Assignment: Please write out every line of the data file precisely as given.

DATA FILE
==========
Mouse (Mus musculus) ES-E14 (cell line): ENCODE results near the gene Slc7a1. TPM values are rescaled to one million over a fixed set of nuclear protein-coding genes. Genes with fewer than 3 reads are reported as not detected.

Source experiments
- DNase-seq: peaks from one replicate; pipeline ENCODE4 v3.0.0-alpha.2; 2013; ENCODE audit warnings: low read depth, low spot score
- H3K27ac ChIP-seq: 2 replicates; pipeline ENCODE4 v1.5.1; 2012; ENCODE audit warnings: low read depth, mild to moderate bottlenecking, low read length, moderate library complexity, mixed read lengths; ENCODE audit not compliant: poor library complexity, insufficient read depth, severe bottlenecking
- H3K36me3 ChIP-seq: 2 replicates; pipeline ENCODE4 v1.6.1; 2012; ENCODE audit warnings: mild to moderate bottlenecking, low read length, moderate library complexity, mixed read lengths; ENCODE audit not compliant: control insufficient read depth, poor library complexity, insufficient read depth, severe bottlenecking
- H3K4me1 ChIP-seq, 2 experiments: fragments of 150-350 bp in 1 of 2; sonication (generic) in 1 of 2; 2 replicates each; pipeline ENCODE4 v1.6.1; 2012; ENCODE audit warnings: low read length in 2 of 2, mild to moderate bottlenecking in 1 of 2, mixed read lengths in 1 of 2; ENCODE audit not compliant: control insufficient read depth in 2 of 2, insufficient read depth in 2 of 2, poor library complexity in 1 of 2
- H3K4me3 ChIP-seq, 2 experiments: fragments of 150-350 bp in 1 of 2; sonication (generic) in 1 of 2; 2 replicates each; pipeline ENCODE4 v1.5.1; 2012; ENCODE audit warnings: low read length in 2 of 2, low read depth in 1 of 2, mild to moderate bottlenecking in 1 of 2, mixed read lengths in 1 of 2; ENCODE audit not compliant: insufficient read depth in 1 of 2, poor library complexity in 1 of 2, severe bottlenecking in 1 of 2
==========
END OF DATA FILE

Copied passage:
Mouse (Mus musculus) ES-E14 (cell line): ENCODE results near the gene Slc7a1. TPM values are rescaled to one million over a fixed set of nuclear protein-coding genes. Genes with fewer than 3 reads are reported as not detected.

Source experiments
- DNase-seq: peaks from one replicate; pipeline ENCODE4 v3.0.0-alpha.2; 2013; ENCODE audit warnings: low read depth, low spot score
- H3K27ac ChIP-seq: 2 replicates; pipeline ENCODE4 v1.5.1; 2012; ENCODE audit warnings: low read depth, mild to moderate bottlenecking, low read length, moderate library complexity, mixed read lengths; ENCODE audit not compliant: poor library complexity, insufficient read depth, severe bottlenecking
- H3K36me3 ChIP-seq: 2 replicates; pipeline ENCODE4 v1.6.1; 2012; ENCODE audit warnings: mild to moderate bottlenecking, low read length, moderate library complexity, mixed read lengths; ENCODE audit not compliant: control insufficient read depth, poor library complexity, insufficient read depth, severe bottlenecking
- H3K4me1 ChIP-seq, 2 experiments: fragments of 150-350 bp in 1 of 2; sonication (generic) in 1 of 2; 2 replicates each; pipeline ENCODE4 v1.6.1; 2012; ENCODE audit warnings: low read length in 2 of 2, mild to moderate bottlenecking in 1 of 2, mixed read lengths in 1 of 2; ENCODE audit not compliant: control insufficient read depth in 2 of 2, insufficient read depth in 2 of 2, poor library complexity in 1 of 2
- H3K4me3 ChIP-seq, 2 experiments: fragments of 150-350 bp in 1 of 2; sonication (generic) in 1 of 2; 2 replicates each; pipeline ENCODE4 v1.5.1; 2012; ENCODE audit warnings: low read length in 2 of 2, low read depth in 1 of 2, mild to moderate bottlenecking in 1 of 2, mixed read lengths in 1 of 2; ENCODE audit not compliant: insufficient read depth in 1 of 2, poor library complexity in 1 of 2, severe bottlenecking in 1 of 2